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Jennifer Lawrence

Early success left Jennifer Lawrence feeling like a “commodity,” which caused her to “lose a sense of control.”

Jennifer Lawrence rose to fame in Hollywood more quickly than most other movie actresses. Lawrence was chosen to play Mystique in “X-Men: First Class” and Katniss Everdeen in “The Hunger Games” after receiving an Oscar nomination for her first significant film role in “Winter’s Bone.” Her portrayal in David O. Russell’s “Silver Linings Playbook” earned her an Oscar shortly after she gained notoriety in the latter role. She became one of Hollywood’s most sought-after (and well-paid) actresses after that. Lawrence, though, believed that the success wasn’t all that it seemed.

 

The actress admitted that her early success and the entertainment industry’s enthusiastic response to it seriously affected her during a chat at the London Film Festival (via Variety). She lost sight of the artistry of acting after seeing the value of her own brand soar so swiftly.

 

Lawrence stated, “I feel like I lost a sense of control.” “I became such a commodity between the release of ‘The Hunger Games’ and the Oscar triumph that I felt like every action was a big, big communal decision,” she said. Because there was just a lack of control, when I think back today, I am unable to recall those years that followed.

 

Over time, she started to take on less work and strove to assert her artistic personality. She delivers a powerful performance in the dramatic film “Causeway” this fall, and she will shortly reteam with Adam McKay for the upcoming Elizabeth Holmes film “Bad Blood.”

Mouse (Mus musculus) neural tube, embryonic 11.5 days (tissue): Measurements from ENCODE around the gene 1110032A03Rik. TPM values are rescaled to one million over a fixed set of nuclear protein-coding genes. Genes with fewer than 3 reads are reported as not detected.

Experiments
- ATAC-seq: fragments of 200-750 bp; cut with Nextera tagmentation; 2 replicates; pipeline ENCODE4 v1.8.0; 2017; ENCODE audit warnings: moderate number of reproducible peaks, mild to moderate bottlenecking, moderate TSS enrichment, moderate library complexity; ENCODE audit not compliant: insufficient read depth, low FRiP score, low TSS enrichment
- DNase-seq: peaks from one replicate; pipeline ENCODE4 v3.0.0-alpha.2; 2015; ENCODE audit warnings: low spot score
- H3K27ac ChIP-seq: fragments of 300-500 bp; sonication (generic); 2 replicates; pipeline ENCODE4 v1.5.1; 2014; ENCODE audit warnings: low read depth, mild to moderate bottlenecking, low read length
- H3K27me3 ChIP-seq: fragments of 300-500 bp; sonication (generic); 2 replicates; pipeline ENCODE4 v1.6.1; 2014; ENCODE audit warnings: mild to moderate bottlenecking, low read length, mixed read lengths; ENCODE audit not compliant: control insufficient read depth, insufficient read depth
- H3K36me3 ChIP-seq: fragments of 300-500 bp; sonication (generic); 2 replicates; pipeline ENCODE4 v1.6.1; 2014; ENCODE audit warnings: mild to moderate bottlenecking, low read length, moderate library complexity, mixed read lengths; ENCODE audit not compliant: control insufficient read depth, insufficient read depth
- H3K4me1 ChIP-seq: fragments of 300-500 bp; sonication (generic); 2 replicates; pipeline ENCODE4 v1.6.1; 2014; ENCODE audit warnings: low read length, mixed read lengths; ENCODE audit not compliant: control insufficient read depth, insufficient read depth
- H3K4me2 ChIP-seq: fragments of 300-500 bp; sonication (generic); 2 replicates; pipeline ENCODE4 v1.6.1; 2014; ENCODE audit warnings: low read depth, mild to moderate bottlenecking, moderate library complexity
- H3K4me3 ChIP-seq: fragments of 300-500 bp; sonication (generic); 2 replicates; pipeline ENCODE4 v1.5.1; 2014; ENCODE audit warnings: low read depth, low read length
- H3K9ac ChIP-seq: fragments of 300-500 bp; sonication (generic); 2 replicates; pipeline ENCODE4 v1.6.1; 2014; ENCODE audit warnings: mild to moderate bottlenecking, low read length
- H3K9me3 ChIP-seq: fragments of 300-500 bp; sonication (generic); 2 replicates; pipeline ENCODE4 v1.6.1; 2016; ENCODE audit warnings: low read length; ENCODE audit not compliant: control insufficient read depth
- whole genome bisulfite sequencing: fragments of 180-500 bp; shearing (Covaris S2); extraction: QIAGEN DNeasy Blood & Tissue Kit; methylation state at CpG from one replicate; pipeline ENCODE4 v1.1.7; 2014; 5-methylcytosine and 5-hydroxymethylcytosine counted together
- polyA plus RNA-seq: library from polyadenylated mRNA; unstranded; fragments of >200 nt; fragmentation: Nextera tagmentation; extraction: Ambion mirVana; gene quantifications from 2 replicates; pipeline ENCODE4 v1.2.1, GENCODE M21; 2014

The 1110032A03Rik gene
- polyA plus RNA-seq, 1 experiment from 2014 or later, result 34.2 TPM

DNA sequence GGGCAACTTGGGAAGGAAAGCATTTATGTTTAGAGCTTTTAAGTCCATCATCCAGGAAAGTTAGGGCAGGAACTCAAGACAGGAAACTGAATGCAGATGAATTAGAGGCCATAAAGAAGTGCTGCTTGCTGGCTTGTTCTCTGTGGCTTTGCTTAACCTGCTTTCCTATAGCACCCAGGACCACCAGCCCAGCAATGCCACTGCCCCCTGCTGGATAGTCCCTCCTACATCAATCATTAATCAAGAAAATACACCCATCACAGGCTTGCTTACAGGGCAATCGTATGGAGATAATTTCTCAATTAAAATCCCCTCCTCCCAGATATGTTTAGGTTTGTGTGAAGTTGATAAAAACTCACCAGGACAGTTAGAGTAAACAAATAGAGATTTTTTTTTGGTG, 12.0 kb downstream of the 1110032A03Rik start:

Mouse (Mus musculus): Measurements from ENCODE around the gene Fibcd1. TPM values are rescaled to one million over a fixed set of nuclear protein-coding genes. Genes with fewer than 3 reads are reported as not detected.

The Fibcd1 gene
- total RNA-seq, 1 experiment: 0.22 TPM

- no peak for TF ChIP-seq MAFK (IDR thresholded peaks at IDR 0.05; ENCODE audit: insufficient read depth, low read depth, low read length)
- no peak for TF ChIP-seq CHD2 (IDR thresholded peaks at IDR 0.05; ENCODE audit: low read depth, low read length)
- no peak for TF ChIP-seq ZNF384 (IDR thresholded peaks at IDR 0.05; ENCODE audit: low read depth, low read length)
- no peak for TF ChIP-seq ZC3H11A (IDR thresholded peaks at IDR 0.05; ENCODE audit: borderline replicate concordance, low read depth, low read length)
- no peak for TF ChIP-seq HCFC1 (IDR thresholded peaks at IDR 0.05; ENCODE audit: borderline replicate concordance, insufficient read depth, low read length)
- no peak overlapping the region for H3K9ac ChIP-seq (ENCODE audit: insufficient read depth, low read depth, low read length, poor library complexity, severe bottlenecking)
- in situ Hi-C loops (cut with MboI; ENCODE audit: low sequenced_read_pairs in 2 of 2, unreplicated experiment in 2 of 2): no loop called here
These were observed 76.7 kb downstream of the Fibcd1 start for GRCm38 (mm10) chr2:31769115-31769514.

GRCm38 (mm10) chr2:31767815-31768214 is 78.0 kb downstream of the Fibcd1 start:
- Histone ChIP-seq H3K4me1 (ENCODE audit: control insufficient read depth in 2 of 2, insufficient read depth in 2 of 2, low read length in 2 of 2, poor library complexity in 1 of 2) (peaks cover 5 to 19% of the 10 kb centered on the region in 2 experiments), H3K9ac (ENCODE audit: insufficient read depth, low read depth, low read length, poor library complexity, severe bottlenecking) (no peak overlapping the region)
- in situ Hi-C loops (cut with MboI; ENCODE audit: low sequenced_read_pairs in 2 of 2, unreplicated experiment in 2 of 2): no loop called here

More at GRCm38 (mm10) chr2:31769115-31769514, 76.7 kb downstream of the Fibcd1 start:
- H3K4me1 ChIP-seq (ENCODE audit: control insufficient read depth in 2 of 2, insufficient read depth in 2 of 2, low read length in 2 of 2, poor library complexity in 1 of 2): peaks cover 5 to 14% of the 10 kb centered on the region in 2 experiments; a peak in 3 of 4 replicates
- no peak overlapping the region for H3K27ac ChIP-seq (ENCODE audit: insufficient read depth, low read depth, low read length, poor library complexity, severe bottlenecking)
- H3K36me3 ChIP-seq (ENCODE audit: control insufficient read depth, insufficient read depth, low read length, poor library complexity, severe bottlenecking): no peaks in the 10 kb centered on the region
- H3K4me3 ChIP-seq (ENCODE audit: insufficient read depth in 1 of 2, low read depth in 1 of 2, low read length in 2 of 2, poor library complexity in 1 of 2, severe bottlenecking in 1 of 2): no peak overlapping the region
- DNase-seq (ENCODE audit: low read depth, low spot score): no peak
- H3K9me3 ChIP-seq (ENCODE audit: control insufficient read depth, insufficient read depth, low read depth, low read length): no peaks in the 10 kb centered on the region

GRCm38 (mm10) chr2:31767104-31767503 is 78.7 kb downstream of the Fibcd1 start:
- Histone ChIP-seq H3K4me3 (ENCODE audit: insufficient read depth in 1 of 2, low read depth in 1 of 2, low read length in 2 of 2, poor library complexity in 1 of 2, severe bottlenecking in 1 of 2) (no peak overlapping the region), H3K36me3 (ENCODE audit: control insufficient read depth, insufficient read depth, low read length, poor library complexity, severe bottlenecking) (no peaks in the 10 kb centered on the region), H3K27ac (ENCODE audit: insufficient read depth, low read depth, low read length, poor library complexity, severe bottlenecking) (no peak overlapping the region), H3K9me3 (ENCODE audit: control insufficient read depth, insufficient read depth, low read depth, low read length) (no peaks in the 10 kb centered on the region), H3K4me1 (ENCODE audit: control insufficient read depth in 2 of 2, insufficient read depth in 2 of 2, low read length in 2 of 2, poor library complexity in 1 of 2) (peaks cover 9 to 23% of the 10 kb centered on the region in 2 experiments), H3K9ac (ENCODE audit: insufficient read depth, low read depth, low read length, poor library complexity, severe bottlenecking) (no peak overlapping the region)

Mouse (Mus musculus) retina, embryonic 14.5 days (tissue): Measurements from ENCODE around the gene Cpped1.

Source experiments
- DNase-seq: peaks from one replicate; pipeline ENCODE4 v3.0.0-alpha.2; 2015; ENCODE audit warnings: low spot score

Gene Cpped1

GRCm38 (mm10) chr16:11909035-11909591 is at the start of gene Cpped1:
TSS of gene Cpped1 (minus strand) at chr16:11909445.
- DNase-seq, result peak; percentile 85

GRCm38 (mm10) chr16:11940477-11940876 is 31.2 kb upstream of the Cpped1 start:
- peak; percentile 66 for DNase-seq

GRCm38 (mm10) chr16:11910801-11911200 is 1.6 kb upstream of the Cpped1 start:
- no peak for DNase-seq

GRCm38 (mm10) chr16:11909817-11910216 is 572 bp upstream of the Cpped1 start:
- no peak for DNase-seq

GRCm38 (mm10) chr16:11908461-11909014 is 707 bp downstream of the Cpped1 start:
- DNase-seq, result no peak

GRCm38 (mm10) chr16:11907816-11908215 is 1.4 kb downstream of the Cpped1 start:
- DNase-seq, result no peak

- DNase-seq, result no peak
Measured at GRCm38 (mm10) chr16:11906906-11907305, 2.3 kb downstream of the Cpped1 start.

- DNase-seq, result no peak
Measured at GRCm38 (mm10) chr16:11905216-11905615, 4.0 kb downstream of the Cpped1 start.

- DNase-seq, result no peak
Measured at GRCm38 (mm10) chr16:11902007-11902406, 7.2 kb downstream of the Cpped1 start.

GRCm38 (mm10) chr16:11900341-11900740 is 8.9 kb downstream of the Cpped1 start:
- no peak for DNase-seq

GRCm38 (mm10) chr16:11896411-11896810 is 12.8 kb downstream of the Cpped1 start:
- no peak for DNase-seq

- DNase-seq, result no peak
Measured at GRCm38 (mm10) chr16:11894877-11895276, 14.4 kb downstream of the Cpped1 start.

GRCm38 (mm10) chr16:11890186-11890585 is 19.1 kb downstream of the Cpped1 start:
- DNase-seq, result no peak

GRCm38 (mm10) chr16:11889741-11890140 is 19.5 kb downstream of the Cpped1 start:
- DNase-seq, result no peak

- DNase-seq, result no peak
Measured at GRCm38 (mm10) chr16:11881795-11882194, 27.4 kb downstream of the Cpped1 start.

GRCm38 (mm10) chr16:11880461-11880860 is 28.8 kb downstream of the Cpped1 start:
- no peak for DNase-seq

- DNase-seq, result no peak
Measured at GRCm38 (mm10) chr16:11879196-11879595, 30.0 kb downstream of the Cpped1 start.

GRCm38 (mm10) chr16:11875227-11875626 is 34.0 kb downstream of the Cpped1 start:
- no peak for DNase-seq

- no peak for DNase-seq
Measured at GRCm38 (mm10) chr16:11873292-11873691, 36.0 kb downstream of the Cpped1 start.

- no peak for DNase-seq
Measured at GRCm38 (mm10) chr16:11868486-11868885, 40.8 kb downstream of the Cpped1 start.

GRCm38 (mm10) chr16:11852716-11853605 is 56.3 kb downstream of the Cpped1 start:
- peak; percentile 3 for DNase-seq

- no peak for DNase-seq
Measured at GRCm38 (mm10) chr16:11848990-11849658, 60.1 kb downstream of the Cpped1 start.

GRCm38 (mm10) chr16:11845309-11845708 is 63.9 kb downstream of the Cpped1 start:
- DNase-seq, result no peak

With “Causeway,” Lawrence’s efforts to personalise her acting career are off to a great start. David Ehrlich of IndieWire noted in his review of the movie, “It’s so nice to watch Jennifer Lawrence play a real human again. Despite the quiet strength she brought to the ‘Hunger Games’ franchise, and the outlandish joy she mined from the likes of ‘mother!’ and ‘Red Sparrow,’ a long run of dreadful ‘X-Men’ sequels and over-cranked David O. Russell fiascos have dulled one of America’s brightest young movie stars to the point where it’s become easy to forget how good she can be.”

Garrett Atkins

Garrett Atkins is a Journalist at Flaunt Weekly.

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